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Select the one best response to each question!
An individual with hepatomegaly, jaundice, and elevated liver enzymes has the following laboratory results: IgM anti-HAV (negative), HBsAg (positive), IgM anti-HBc (positive), and anti-HCV (negative). These findings support a diagnosis of
|1. An individual with hepatomegaly, jaundice, and elevated liver enzymes has the following laboratory results: IgM anti-HAV (negative), HBsAg (positive), IgM anti-HBc (positive), and anti-HCV (negative). These findings support a diagnosis of
a. hepatitis A.
b. acute hepatitis B.
c. chronic hepatitis B.
d. hepatitis C.
|2. Which of the following hepatitis viruses is transmitted by the fecal-oral route?
a. Hepatitis B
b. Hepatitis C
c. Hepatitis D
d. Hepatitis E
|3. Quantitative tests for HCV RNA are used to
a. screen for hepatitis C.
b. determine the HCV genotype.
c. differentiate acute HCV infection from chronic HCV infection.
d. monitor hepatitis C patients on antiviral therapy.
|4. The serum of an individual who received all doses of the hepatitis B vaccine should contain
d. all of the above.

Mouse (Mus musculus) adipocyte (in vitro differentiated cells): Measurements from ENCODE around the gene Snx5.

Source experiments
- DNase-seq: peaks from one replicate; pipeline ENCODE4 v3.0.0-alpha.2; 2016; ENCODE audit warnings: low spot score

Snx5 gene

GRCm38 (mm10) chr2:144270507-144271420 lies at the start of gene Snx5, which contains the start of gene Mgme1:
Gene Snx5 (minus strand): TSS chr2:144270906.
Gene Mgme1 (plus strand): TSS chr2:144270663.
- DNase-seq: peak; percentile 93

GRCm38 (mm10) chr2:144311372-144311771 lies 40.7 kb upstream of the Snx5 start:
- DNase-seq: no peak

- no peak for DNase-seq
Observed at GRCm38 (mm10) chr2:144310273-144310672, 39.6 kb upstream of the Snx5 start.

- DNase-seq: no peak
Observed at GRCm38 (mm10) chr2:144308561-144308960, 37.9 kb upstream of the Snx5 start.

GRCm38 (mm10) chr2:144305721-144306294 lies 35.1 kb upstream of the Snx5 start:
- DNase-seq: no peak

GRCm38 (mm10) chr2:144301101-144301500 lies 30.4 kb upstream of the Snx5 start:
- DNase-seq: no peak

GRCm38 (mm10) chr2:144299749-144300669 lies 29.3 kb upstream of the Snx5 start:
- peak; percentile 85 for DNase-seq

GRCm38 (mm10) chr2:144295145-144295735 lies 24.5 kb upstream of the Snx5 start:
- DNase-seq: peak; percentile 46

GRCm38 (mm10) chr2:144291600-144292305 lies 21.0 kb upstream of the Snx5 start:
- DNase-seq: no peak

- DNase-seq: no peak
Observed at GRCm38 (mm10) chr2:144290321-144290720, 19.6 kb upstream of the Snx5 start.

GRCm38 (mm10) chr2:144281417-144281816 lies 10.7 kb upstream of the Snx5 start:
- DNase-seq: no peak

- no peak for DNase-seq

|5. A 12-year-old girl presented to her physician with a sore throat, lymphadenopathy, and fatigue. Her laboratory results were 5000 lymphocytes/L with 10 percent atypical lymphocytes, CMV antibody negative, and heterophile antibody screen negative. These laboratory results
a. confirm a diagnosis of infectious mononucleosis.
b. indicate that the diagnosis is not infectious mononucleosis, because the heterophile antibody screen is negative.
c. suggest a diagnosis of infectious mononucleosis but should be followed by a heterophile antibody titer
to strengthen the diagnosis.
d. suggest a diagnosis of infectious mononucleosis but should be followed by a test for IgM anti-VCA to strengthen the diagnosis.
|6. In the laboratory, heterophile antibodies are routinely detected by their reaction with
a. B lymphocytes.
b. bovine erythrocyte antigens.
c. sheep erythrocyte antigens.
d. Epstein-Barr virus antigens.
|7. Presence of IgM anti-rubella antibodies in the serum from an infant born with a rash suggests
a. a diagnosis of measles.
b. a diagnosis of German measles.
c. congenital infection with the rubella virus.
d. passive transfer of maternal antibodies to the infant’s serum.
|8. A pregnant woman is exposed to a child with a rubella infection. She had no clinical symptoms but had a rubella titer performed. Her antibody titer was 1:8. Three weeks later, the test was repeated, and her titer was 1:128. She still had no clinical symptoms. Was the laboratory finding indicative of rubella infection?
a. No, the titer must be greater than 256 to be significant.
b. No, the change in titer is not significant if no clinical signs are present.
c. Yes, a greater than fourfold rise in titer indicates early infection.
d. Yes, but clinical symptoms must also correlate with laboratory findings.
|9. The most common cause of congenital infections is
|10. A positive result on a screening test for HTLV-I antibody
a. is highly specific for HTLV-I infection.
b. should be followed by PCR.
c. must be confirmed by Western blot.
d. must be confirmed by viral culture.